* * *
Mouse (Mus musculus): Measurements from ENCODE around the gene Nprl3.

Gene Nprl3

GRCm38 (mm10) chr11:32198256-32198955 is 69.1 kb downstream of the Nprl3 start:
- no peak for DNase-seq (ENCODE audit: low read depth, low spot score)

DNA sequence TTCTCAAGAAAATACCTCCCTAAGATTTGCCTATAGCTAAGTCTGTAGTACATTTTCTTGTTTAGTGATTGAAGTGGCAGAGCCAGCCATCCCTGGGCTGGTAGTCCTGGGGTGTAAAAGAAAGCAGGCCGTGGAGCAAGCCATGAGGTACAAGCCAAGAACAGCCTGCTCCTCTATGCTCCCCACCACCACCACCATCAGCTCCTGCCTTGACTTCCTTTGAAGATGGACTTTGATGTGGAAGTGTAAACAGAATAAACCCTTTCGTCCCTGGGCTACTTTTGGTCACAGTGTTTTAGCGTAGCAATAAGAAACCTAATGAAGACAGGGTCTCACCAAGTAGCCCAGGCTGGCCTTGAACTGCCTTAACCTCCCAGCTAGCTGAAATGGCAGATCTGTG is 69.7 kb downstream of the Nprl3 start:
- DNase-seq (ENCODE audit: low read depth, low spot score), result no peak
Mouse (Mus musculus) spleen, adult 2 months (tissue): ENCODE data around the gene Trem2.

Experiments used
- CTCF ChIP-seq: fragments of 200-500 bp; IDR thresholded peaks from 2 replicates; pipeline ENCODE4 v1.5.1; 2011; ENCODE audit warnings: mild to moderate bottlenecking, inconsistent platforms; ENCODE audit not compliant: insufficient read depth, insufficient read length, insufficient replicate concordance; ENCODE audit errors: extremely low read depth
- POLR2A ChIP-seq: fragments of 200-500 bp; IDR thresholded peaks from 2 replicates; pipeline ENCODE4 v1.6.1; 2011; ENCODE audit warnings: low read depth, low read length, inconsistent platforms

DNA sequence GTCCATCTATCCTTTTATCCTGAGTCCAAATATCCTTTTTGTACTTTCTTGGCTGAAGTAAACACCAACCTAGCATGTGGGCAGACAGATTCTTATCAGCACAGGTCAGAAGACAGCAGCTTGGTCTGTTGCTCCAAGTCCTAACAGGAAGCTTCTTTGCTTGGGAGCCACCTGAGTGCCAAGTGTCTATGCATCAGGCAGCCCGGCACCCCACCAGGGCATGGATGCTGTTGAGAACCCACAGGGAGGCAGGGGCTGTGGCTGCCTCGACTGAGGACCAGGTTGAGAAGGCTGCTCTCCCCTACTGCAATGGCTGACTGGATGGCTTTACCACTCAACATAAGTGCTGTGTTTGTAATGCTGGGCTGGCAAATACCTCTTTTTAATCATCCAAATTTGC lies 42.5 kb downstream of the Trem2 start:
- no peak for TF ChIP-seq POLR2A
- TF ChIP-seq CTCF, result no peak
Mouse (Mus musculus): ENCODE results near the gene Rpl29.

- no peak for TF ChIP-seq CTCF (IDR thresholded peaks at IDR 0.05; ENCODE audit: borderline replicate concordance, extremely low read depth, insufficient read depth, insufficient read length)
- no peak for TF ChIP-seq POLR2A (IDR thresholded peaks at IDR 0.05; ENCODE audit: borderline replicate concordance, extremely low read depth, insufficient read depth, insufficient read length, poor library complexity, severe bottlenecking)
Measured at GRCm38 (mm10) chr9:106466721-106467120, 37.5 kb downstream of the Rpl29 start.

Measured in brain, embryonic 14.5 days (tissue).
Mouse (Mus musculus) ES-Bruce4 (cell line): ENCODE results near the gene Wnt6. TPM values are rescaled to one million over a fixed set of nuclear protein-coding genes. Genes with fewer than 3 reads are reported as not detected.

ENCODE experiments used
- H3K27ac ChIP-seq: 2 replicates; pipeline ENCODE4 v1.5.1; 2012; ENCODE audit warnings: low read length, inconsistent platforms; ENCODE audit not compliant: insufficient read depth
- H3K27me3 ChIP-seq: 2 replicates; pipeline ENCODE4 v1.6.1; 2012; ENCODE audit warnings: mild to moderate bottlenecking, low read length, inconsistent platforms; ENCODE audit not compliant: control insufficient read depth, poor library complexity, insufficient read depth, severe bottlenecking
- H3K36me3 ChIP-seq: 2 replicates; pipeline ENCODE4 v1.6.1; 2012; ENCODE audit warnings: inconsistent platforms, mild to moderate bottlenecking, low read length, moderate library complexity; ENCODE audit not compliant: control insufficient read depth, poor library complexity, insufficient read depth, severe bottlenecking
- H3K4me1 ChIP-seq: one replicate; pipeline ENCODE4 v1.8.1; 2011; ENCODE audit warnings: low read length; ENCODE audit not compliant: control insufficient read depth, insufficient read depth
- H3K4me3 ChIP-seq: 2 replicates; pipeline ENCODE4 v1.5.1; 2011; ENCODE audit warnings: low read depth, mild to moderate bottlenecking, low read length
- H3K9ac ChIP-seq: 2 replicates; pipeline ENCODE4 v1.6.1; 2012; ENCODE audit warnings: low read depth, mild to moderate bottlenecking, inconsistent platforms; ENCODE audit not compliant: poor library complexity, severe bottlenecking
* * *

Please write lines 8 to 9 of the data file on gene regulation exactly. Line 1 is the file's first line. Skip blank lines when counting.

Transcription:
Experiments used
- CTCF ChIP-seq: fragments of 200-500 bp; IDR thresholded peaks from 2 replicates; pipeline ENCODE4 v1.5.1; 2011; ENCODE audit warnings: mild to moderate bottlenecking, inconsistent platforms; ENCODE audit not compliant: insufficient read depth, insufficient read length, insufficient replicate concordance; ENCODE audit errors: extremely low read depth